Posted by Jamie
I certainly identify with our beloved Veronica’s post on relationships with “fixer-uppers.” Though some of the men in my past drank too much or drugged a bit, I seem to have a history of attracting men with mental/emotional illness. From the deepest of self-esteem issues to full-blown manic-depression (as it was called in those days) if they had a little crazy goin’ on, I was crazy about them.
Most of them, for the most part, were all good guys, intelligent, with potential. “With potential,” was always my weakness. I’m an artist, an organizer, a fixer. I see a bunch of trash and make a collage. I see a tangle of veggies and make soup. I see a guy with all sorts of diamonds in the rough of severe emotional morass and think: “I know with a little time and love he will be whole and THEN we can live happily ever after.”
In the late 90s when my personal life had hit yet another low, a friend mentioned that one usually attracted the type of person with the approximate level of crazy that you had. As I had been a practicing Buddhist for a few years at that point, I stopped and thought about how that fit in with my spiritual life: Everything in your environment is a perfect reflection of what is inside of you. To change the world you have to change yourself.
Now I’m the kind of girl who wants to help everyone. . .and time got away from me and taking care of myself, learning to love and respect myself, and discovering what makes me happy somehow went to simmer on the backburner as I took sword in hand to vanquish the enemies of friends, family and fellow employees.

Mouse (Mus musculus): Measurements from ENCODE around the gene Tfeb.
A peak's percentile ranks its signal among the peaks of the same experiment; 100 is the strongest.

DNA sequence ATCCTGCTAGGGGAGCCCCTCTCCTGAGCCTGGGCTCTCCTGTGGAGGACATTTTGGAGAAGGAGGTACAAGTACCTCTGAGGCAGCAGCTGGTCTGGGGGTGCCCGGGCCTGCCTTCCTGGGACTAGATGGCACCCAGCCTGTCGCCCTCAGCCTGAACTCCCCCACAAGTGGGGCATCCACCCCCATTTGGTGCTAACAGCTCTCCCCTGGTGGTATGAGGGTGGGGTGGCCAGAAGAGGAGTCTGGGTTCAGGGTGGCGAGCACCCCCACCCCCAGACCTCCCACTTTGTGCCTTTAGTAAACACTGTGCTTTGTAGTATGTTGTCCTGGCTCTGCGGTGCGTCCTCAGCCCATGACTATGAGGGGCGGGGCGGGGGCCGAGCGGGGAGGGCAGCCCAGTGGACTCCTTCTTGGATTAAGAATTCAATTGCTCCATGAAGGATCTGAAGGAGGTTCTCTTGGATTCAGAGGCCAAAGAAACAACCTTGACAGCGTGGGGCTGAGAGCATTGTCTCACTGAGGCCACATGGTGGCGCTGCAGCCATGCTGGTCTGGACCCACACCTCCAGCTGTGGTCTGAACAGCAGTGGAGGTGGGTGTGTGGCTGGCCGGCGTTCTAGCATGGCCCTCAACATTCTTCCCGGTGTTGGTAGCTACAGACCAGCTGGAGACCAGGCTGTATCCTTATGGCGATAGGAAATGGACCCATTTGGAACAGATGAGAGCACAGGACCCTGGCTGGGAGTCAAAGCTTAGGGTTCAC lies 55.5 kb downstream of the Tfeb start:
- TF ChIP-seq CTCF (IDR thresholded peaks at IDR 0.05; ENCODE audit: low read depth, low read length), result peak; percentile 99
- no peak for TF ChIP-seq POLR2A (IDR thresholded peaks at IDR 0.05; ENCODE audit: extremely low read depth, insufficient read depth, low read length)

At 44 years old I was destined to be alone and figured I better make myself that special someone in my life. I put a lot of work and struggle into the fixing-up of me, the hardest thing I’ve ever done: Putting myself first. Asking myself what I really want. Quite the challenge for a person who has believed from birth she was put here to “help” people.
Then I cut myself some slack about five years ago when a teacher friend of mine said: “The world is not broken and we are not here to fix it. You are not broken and you do not need to be fixed. You are worthy. We are here to be joyful.” Pivotal life moment!
In a flash I realized there is no one I can “fix” because they are not broken. I’m not a savior or a saint, and a loving relationship is not about “saving” someone or them “saving” you. Attempting to change someone, fix them or please them is an eternal, merciless, and thankless impossible task. People get sane and sober because it is something THEY have a deep desire for, not because I happen to think they need fixing.
I had confused encouragement and support with (the hint of arrogant) hope that if I carried everything on my shoulders, the payoff would be a guy noticing what a good girl am I. . .and THAT would lead to true love! I began laughing at myself and have continued to ever since when the urge to “fix” becomes confused with offering encouragement.
My life has changed profoundly and in miraculous and happy ways ever since. In fact, a couple years later, after getting into a fulfilling and joyful relationship with myself, the love of my life found me. He’s an amazing person who has his own tools to overcome the demons and dangers of his life. No fixing or heavy lifting needed from me. We just fell in love and continue to love ourselves first, and then each other, happily ever after.